Recalling ‘Soul Train,’ a cultural icon of cool

Don Cornelius’s “Soul Train’’ brought black pride, style, and music into America’s living rooms. Don Cornelius’s “Soul Train’’ brought black pride, style, and music into America’s living rooms. (Amy Goldberg)
By Sarah Rodman
Globe Staff / February 6, 2010

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In the late ’60s Don Cornelius was growing weary of only seeing dark-skinned faces on TV in connection with news reports of urban unrest. So the Chicago reporter came up with an alternative, one that would tap into the joy and creativity of the African-American community.

When Cornelius’s brainchild, “Soul Train,’’ signed off in 2006 after 35 years on the air, it had the distinction of being the longest-running syndicated show in history and had indelibly imprinted itself on popular culture.

It may have been just another Saturday morning teen dance show - modeled on Dick Clark’s “American Bandstand’’ and hosted by deep-voiced cool cat Cornelius - but like any cultural first, “Soul Train’’ was about much more than what was on the surface.

Those ripples out into the wider world are examined in the lively and absorbing new VH1 documentary “Soul Train: The Hippest Trip in America,’’ airing tonight at 9:30.

In addition to chronicling Cornelius’s early struggles and triumphs, the show lays out the ways in which “Soul Train’’ both cemented and reflected a community in flux, from the civil-rights movement to urban blight to ’80s upward mobility and beyond. Predating shows like “Good Times’’ and “The Jeffersons,’’ “Soul Train’’ brought urban black style into living rooms nationwide, advancing acceptance and causing reverberations in the arenas of fashion and choreography. And Cornelius found ways to integrate nonmusical voices like Jesse Jackson and Richard Pryor into the show as a means of community outreach.

Like most TV documentaries, “Trip’’ is a collection of archival footage and famous talking heads. (Actor Terrence Howard narrates.) But when that footage includes rarely replayed clips of James Brown strutting down the signature “Soul Train Line,’’ and the chance to hear Sly Stone and Snoop Dogg reminisce about their milestone moments, the formula gets funky.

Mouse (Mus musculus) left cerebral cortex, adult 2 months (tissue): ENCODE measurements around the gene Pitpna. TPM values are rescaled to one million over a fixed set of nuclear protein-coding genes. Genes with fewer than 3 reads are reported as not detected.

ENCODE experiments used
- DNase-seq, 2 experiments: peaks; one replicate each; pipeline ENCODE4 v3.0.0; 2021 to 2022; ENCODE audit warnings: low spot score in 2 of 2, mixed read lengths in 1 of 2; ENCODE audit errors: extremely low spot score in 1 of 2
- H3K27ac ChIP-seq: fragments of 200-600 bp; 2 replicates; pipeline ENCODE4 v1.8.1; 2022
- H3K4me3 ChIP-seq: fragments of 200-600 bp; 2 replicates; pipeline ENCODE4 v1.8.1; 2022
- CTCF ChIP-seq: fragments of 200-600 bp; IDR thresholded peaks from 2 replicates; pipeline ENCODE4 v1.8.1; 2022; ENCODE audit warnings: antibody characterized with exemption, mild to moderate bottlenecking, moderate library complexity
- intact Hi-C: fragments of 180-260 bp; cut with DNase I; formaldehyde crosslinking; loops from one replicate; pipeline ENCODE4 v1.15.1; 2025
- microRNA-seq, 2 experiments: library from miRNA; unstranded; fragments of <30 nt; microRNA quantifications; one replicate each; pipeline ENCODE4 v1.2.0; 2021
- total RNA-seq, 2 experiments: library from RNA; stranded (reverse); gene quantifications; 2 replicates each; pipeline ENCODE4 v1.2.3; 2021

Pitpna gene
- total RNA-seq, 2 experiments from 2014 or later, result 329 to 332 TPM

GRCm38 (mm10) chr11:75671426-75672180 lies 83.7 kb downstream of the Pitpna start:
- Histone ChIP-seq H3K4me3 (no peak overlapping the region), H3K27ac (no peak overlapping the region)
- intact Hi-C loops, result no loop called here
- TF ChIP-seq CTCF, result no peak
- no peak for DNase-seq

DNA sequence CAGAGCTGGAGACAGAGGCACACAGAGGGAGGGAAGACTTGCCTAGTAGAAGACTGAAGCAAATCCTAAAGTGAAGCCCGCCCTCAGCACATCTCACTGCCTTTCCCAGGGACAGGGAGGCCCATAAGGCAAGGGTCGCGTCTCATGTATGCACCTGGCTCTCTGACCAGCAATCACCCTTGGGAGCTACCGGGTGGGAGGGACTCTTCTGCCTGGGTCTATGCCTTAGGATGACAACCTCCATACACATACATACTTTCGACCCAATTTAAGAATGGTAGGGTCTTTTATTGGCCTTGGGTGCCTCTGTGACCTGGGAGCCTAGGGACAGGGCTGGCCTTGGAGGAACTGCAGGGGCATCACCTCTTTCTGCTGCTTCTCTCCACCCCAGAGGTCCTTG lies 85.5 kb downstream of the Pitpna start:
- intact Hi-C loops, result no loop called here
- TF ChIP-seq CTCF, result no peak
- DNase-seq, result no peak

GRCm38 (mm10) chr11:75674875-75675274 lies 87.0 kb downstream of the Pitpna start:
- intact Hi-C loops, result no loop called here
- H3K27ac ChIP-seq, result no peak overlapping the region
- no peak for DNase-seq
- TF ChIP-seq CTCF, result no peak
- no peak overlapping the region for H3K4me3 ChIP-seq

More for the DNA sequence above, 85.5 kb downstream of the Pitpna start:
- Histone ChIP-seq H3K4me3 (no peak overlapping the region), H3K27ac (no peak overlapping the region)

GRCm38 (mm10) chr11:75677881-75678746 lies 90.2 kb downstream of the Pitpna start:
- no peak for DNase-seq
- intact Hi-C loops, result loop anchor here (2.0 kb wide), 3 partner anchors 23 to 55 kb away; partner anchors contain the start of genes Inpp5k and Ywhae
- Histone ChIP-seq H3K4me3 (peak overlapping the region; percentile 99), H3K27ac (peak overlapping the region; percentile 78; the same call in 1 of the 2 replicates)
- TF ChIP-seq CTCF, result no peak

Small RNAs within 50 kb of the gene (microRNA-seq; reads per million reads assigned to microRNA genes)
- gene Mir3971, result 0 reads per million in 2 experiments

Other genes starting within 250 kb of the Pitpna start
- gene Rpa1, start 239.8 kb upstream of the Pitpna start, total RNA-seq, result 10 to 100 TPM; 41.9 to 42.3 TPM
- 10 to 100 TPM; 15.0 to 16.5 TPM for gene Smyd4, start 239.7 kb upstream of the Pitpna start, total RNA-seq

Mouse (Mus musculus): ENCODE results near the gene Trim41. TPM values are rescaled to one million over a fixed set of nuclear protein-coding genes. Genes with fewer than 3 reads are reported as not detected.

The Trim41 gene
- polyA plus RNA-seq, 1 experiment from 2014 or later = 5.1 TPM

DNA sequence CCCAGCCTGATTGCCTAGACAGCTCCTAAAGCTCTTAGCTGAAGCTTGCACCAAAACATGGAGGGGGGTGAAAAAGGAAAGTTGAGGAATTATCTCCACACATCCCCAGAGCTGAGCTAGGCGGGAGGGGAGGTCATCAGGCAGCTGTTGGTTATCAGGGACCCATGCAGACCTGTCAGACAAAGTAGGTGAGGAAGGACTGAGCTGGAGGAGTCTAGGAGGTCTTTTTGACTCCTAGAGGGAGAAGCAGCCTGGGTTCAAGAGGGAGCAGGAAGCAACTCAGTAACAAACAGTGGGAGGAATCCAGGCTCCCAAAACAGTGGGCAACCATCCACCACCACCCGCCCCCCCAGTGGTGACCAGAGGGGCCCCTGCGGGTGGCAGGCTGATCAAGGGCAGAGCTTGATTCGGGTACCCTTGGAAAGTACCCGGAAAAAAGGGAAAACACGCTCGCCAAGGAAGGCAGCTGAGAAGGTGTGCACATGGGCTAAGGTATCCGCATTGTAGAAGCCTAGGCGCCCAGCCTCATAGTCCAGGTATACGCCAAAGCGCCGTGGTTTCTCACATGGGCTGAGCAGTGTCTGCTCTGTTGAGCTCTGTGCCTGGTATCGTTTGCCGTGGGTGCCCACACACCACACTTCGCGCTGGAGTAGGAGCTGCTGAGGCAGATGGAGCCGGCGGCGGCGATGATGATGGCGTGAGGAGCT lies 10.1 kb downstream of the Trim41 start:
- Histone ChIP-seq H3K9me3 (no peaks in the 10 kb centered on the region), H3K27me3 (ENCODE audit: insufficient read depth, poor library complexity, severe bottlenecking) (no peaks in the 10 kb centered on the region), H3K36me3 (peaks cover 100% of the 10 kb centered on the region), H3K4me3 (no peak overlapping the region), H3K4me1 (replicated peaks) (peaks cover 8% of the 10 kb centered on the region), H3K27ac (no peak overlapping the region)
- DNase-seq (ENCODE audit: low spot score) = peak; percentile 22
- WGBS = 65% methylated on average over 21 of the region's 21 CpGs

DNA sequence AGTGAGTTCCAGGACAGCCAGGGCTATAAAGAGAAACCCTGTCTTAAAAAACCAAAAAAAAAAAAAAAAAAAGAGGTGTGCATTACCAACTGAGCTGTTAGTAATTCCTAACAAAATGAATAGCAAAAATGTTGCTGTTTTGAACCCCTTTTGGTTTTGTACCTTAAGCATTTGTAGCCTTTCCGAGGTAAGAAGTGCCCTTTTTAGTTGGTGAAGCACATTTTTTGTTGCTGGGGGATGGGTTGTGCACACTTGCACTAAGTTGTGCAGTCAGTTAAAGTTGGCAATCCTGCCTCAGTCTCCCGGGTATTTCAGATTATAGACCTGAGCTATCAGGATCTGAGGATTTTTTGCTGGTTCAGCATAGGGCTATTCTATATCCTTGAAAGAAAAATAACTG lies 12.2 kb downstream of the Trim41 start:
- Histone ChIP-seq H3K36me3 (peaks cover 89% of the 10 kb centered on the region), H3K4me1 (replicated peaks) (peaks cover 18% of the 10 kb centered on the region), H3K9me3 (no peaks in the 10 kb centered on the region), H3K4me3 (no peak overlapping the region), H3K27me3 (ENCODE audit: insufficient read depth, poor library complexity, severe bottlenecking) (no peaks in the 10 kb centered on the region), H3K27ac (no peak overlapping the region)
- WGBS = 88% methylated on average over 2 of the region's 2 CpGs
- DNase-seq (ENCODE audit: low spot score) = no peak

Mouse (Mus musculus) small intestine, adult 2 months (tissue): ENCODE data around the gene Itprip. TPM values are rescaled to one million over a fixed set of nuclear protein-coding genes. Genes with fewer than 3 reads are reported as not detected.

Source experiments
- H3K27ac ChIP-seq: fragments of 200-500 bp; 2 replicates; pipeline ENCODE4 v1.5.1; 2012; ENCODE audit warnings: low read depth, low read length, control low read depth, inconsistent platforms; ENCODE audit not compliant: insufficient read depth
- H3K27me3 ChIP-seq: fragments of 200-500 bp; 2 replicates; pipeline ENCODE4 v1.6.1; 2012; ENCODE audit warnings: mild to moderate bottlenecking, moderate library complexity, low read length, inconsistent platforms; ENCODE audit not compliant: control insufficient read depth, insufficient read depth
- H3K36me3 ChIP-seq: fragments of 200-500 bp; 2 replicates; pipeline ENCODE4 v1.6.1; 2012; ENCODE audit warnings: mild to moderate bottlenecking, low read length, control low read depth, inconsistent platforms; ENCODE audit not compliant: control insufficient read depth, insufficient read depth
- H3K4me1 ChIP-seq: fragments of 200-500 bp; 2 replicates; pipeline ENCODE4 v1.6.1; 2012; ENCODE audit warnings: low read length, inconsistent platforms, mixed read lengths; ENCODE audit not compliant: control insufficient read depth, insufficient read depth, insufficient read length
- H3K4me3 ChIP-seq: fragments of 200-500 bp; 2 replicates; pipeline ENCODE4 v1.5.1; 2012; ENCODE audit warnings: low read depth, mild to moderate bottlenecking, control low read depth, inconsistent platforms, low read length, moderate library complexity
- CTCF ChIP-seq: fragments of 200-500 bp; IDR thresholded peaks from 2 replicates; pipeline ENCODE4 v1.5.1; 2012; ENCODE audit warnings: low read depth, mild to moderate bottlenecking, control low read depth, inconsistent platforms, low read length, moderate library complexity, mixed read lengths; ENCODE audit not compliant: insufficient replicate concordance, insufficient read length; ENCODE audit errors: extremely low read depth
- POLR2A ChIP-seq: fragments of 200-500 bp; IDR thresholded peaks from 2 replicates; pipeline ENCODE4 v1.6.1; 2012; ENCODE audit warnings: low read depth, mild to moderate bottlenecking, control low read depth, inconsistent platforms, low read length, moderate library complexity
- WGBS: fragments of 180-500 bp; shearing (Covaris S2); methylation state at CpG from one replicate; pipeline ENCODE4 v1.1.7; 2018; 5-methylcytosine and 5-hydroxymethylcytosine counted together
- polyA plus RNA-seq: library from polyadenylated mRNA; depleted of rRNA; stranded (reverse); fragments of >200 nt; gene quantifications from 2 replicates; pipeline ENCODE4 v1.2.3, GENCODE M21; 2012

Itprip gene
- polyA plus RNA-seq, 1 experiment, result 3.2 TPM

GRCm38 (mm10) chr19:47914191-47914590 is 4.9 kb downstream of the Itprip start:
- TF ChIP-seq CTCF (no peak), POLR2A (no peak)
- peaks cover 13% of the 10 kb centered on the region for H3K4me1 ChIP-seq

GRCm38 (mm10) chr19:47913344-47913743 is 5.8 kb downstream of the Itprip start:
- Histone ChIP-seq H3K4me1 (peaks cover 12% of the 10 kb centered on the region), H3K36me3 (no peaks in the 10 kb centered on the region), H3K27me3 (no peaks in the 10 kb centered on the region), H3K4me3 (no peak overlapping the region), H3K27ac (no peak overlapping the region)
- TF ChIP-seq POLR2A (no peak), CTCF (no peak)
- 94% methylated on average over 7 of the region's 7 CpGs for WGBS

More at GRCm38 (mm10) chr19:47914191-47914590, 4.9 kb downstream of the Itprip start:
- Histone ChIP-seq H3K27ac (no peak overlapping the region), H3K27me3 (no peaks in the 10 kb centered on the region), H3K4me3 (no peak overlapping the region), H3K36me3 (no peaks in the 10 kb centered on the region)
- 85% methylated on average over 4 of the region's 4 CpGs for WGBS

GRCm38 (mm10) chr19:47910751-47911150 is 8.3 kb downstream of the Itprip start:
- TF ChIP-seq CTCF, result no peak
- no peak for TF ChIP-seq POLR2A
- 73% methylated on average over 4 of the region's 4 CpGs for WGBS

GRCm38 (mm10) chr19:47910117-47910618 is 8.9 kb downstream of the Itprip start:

As one of the first black men in broadcasting to own his show, Cornelius was a savvy operator. But he is candid about his own blind spots when it came to embracing newer styles of music as they emerged. He first viewed disco as a threat and hip-hop as a fad that sounded bleak and ugly. But he ultimately featured both, understanding that was what his audience wanted to hear.

The producers also cram in a plethora of fun facts, including famous names who rode the train as dancers - Rosie Perez, Fred “Rerun’’ Berry of “What’s Happening!!’’ fame, and Jeffrey Daniel, the man who taught Michael Jackson how to moonwalk. We learn that Gino Vannelli, the first white artist to perform on the show, saw his live concerts instantly integrated because of it.

As fans of R&B music - and bigger audiences -British artists like David Bowie and Elton John also clamored to appear (Bowie recalls, correctly, that his unrehearsed lip-synch of “Fame’’ was a “farce.’’ ) And even after Cornelius handed over the conductor’s keys in 1993 (successors included actor Shemar Moore) the train kept on rolling with the hottest acts.

After 90 minutes of “peace, love, and soul’’ - Cornelius’s famous sign-off catchphrase - I found myself scrambling over to YouTube for more, including Al Green’s complete wicked and wild live take on “Here I Am.’’ I already plan to resurrect the “Soul Train’’ line at my next party.

Sarah Rodman can be reached at

SOUL TRAIN: The Hippest Trip in America On: VH1

Time: Tonight at 9:30